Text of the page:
We had, to this point, sinked tracking data using the Ruby Tracker SDK > Scala Stream Collector > Enrich Stream > S3 Loader (Kinesis S3) to a S3 bucket. The data is in GZIP format, and it seems to contain the data we expect from our tracker (thanks to the community support, which helped us a lot).
After that, my next mental step was “Ok, now I need to automate data catalog creation to make this data available to different stakeholders”, the problem is, I didn’t find almost anything about snowplow users using Glue Data Catalog, which for me is kind of unexpected. Is there a way to configure crawlers to correctly classify the schema of the data being sent to S3? If not, what is the usual solution?
I am still wondering if I can create a Glue Data Catalog crawler that reads through all fields, including JSON fields, with some logic given, to get
unstruct_event data, but this seems too ambitious. As of now, I manually created a glue table with those settings:
I inserted all 125 columns in the schema, with proper description to ease the life of my coworkers. For that, I used those references:
Using AWS Athena to query the ‘good’ bucket on S3, by @dilyan
Canonical event model doc in Snowplow’s GitHub wiki
As of now, we are able to query data through Athena and other services using this data catalog, and through Athena we can create Views that get the relevant data from JSON fields. This table is lacking partitions, which should be a nice addition, but at least we have something going.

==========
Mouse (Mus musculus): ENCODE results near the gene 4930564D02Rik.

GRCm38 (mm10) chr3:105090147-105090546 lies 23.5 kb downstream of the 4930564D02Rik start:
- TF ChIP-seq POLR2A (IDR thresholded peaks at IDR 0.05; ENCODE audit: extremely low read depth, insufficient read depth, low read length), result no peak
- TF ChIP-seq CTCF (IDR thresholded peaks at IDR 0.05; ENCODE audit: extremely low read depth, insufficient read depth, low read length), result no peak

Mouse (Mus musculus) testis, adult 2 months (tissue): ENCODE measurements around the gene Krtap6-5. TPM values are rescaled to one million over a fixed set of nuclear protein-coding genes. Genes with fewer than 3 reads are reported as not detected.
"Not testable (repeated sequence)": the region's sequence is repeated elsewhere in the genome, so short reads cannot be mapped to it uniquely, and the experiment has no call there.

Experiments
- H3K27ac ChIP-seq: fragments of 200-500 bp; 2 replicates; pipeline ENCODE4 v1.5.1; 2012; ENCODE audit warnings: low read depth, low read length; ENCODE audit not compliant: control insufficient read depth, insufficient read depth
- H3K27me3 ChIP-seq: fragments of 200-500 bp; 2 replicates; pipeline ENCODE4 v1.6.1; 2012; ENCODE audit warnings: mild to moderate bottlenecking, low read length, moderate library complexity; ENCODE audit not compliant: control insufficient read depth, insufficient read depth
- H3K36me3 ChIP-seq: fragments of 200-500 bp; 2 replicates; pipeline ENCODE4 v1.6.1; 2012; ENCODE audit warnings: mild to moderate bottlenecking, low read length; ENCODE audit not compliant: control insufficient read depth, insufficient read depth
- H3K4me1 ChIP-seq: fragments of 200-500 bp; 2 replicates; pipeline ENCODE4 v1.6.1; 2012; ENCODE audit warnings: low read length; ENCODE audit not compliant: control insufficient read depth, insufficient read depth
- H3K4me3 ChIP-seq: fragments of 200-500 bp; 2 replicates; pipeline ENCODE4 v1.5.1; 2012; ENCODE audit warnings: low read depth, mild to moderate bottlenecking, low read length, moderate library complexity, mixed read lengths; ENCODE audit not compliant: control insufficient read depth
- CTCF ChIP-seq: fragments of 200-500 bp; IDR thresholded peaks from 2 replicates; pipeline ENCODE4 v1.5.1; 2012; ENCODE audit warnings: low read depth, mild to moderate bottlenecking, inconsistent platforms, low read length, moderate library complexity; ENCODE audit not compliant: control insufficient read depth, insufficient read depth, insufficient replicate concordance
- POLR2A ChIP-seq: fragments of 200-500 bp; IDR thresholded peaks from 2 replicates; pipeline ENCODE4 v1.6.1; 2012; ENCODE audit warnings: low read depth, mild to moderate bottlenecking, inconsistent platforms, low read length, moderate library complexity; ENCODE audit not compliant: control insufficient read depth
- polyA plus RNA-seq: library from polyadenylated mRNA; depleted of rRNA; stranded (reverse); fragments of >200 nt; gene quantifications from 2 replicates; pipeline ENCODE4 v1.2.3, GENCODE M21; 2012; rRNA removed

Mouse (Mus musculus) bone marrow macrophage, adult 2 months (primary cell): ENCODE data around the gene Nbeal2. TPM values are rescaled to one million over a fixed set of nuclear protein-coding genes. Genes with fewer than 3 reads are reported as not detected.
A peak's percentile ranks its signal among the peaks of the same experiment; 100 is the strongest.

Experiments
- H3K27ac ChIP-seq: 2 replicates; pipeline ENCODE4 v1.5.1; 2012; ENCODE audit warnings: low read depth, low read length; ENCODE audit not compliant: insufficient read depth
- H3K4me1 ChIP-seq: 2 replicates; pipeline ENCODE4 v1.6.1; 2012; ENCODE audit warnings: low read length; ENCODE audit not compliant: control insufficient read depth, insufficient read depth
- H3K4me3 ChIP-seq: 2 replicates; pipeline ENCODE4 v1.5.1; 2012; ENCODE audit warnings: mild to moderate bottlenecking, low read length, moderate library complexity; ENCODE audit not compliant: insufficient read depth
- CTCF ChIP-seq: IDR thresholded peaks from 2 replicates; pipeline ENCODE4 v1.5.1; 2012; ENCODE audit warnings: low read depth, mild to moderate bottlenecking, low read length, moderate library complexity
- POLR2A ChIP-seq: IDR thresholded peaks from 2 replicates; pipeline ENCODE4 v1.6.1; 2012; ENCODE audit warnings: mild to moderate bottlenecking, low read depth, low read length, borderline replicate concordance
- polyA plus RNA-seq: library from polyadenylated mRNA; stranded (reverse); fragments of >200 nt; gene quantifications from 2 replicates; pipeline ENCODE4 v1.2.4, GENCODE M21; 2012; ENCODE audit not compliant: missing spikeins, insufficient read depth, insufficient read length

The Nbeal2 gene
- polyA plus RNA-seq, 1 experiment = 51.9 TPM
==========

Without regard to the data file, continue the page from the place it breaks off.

We are discussing other approaches, for example, using Firehose with a transformation lambda function to transform data before load, which should make computing time easier, or give the EmrEtlRunner a try, but we would love to hear other possibilities from people that already faced those problems (or not, just people with ideas ).
We used a Kinesis Firehose to get data from the Stream Enrich stream, mainly because it’s auto-managed and already partition data into (year, month, day and hour). The problem is that the data that comes from the stream into the firehose is a TSV where records are not separated by newline
n (damn). We are using a lambda function to break the records every 130th
\t, which let’s us keep this data flow.
After that we had to deal with the Glue Catalog. We managed to create a Data Catalog with partitions by running a crawler in the actual data structure, editting the catalog schema and configurations to properly read the files, which are basically the configurations that I provided in the image above. Then I editted the crawler to don’t change table configurations, aside from partitions, and voilà, we have a catalog with date partitions (year, month, day, hour) that can be updated via crawlers. I also tried to set up a crawler with a GROK expression for classifier, but failed miserably.
Although this solution is somewhat messy, I would say that the issue is solved, but I think that this subject could lead to some interesting discussions, which I’m open for.
Just to pinpoint: this flow is not necessary to load data in Redshift or Elasticsearch, for example, which is, to the best of my knowledge, the actual Snowplow downstreaming pipeline (I guess this article is great to understand the moving pieces), but this gives my team flexibility to query data directly from our data lake, which has data from other pipelines.